The prime minister, the health minister Milada Emmerova, and the heads of Czech health insurance companies failed to reach an agreement over doctors' pay on Friday, although a decision may come as early as one week's time. Doctors would like to see higher remuneration for their work, something which insurance companies are warning could raise health insurance debt from 10 to 34 billion crowns, approximately 1.5 billion US. Without a raise the head of the Czech Doctors' Association David Rath has suggested doctors could curb the number of patient - doctor meetings without having a negative effect on the quality of individual treatment, lessening the work load. The prime minister, however, has already said he was not interested in the idea of patients receiving less care. All the parties involved are expected to meet again next week to decide the issue.
Hungary's Foreign Ministry has made a formal complaint to the Czech Republic against the recent unveiling of a new statue of the former Czechoslovak president Edvard Benes. At the end of the Second World War, president Benes issued the Benes decrees, which sanctioned the confiscation of property and expulsion of some half a million ethnic Hungarians as many of them supported Hitler's occupation of Czechoslovakia. The statue of Edvard Benes was unveiled in front of the Foreign Ministry in Prague on Monday.
The Czech government has earmarked 200 million crowns or 6.6 million euros for a public information campaign on the EU Constitution. According to the head of the government's department for European affairs, Petra Masinova, the campaign will be explicitly informational in its first stage and will reflect different opinions. The government of Prime Minister Paroubek has not yet decided how the treaty will be ratified, although the Prime Minister has indicated that he favours a referendum.
The Czech President, Vaclav Klaus, signed a bill into law on Thursday
that requires all cash register activities of small businesses to be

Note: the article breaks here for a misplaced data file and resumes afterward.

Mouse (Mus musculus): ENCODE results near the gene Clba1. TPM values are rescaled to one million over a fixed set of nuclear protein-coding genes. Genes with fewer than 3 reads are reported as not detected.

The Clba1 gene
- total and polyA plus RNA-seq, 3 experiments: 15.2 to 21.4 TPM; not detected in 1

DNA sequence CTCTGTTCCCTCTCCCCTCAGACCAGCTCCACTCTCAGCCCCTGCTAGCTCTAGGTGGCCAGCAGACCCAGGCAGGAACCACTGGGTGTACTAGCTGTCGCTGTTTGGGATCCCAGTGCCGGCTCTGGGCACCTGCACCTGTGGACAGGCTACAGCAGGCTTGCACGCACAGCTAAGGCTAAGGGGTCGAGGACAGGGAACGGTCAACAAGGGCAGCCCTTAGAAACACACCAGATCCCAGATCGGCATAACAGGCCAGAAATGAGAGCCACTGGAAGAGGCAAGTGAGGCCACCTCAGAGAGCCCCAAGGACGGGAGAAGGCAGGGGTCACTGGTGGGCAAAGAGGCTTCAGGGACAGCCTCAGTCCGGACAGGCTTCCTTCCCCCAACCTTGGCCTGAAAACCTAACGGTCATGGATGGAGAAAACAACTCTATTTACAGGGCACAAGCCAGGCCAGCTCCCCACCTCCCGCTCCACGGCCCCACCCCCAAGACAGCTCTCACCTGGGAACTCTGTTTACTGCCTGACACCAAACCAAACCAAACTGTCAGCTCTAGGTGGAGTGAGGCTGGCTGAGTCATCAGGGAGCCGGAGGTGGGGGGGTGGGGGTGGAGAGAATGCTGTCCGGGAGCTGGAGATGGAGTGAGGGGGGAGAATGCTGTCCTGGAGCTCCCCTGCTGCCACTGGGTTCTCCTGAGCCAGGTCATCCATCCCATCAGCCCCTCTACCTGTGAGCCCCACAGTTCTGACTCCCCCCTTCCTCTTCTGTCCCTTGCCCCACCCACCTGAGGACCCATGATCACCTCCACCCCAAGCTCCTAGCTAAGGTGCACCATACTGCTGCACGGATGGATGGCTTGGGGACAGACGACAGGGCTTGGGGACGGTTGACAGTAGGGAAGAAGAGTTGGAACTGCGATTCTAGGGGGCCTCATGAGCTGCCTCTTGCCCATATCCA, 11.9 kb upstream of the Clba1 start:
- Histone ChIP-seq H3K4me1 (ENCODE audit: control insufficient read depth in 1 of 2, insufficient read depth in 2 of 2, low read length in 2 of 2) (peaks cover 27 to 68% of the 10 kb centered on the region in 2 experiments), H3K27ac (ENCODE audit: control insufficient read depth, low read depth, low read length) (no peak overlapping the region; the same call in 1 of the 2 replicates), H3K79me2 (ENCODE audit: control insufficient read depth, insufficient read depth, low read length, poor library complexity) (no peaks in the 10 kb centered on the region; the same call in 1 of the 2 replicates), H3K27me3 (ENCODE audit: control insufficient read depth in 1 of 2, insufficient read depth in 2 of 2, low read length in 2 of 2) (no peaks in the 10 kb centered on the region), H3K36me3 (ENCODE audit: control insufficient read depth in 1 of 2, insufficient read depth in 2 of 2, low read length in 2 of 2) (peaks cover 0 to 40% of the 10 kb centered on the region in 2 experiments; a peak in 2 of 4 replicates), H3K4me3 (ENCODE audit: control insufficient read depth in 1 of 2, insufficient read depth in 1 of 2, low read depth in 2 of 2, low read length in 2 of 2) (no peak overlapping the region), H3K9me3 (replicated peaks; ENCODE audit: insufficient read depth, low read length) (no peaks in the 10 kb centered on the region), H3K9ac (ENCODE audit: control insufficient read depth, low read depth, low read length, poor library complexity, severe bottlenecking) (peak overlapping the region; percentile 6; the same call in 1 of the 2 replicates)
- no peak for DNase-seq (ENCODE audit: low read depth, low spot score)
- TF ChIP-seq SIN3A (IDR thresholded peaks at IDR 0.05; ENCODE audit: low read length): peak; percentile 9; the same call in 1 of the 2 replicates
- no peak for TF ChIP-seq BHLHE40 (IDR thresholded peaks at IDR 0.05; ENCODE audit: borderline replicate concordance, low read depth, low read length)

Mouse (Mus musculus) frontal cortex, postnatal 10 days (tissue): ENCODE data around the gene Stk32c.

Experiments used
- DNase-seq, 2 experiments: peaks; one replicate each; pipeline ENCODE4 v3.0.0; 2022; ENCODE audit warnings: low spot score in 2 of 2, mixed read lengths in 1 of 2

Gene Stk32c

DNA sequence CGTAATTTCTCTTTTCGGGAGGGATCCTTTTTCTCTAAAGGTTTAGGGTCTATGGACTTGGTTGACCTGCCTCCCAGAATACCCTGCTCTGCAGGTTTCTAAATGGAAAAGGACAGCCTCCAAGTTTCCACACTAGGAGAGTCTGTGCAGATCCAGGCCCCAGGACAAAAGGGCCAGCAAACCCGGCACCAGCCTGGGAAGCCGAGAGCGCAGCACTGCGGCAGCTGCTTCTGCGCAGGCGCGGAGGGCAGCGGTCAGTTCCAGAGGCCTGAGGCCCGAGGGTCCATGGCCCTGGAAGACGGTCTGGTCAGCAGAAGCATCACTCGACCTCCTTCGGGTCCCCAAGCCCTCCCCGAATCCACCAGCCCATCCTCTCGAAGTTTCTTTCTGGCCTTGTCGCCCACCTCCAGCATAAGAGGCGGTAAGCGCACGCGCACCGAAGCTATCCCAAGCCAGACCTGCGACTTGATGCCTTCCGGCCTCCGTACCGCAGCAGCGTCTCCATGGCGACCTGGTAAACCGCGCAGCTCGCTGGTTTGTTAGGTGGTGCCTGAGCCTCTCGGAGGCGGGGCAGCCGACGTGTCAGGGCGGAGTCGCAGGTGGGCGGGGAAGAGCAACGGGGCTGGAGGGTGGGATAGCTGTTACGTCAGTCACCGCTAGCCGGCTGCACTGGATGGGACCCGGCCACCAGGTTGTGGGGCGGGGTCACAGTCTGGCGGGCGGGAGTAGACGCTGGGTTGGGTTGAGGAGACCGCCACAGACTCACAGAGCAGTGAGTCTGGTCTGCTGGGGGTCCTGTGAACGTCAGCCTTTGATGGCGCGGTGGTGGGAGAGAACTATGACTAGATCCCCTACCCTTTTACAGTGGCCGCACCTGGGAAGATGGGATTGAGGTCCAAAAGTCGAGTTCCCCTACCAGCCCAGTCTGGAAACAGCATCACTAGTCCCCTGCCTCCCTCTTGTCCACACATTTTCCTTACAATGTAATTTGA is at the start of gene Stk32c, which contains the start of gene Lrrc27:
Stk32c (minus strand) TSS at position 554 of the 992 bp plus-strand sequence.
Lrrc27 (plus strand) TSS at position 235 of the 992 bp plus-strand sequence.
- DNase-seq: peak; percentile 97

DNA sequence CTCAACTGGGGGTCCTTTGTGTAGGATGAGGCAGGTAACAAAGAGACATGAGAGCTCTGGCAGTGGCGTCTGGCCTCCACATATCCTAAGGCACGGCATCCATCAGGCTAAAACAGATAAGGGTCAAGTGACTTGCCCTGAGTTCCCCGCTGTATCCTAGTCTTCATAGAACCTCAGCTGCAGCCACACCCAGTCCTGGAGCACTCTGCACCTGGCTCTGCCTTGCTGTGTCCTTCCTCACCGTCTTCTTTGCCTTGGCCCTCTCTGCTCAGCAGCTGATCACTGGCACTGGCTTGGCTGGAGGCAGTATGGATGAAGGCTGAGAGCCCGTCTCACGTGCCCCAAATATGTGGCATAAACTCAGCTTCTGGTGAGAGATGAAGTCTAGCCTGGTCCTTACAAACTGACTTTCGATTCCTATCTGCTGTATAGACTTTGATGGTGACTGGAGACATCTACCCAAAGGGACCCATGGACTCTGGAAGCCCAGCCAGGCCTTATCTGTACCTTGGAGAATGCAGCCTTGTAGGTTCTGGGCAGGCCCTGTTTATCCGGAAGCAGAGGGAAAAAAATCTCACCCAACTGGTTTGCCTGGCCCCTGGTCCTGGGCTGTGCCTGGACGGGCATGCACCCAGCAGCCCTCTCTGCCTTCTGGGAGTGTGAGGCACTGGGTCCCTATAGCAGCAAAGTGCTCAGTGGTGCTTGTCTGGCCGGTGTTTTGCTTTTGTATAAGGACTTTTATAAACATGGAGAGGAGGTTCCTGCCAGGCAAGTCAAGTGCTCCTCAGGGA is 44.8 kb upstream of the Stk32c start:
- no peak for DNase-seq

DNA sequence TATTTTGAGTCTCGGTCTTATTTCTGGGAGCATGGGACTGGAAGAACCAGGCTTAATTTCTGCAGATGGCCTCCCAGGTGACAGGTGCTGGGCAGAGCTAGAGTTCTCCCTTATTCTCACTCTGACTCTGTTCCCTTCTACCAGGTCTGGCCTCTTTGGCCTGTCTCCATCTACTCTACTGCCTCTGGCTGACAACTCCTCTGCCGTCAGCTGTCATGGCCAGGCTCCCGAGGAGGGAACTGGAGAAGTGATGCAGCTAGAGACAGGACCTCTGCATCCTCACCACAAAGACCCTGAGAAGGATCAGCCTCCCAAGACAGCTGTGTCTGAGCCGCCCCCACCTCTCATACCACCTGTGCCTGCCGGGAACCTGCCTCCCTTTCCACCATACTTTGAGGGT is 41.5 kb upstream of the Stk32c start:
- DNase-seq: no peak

recorded and monitored. The lower house of Parliament proposed to
monitor cash registers in order to help the government fight against
the grey economy. Small retailers and restaurants will be obliged to
use the registers as of January 2007. Those who would fail to comply
could be fined up to half a million Czech crowns.
Also on Thursday, the President has refused to sign bills into law with which the government hoped to simplify the work inspection system.
The government of New Zealand has decided to increase the number of Czechs permitted to work in the country. Under a bilateral agreement on work stays, which took effect in March, one hundred Czechs between the ages of 18 and 30 were to be granted short-term work permits of up to one year in New Zealand. That number is to be raised to one thousand as of July.
The Cabinet-approved changes in the sick-leave insurance system, may
not affect smaller enterprises. Under the new sick-leave bill,
employers would have to cover their employees' sickness benefits in the
first two weeks of sick leave. On the other hand they would pay lower
sickness insurance for the respective employee. After talks with the
Czech Economics Chamber on Thursday, the Labour and Social Affairs
Minister Zdenek Skromach said that businesses employing up to 25 people
may be given the choice of leaving the coverage of their employees'
sickness benefits up to the state.
The Cabinet also set the upper limits of the income base from which sickness and health insurance payments are calculated. The bill has yet to be approved by both houses of Parliament.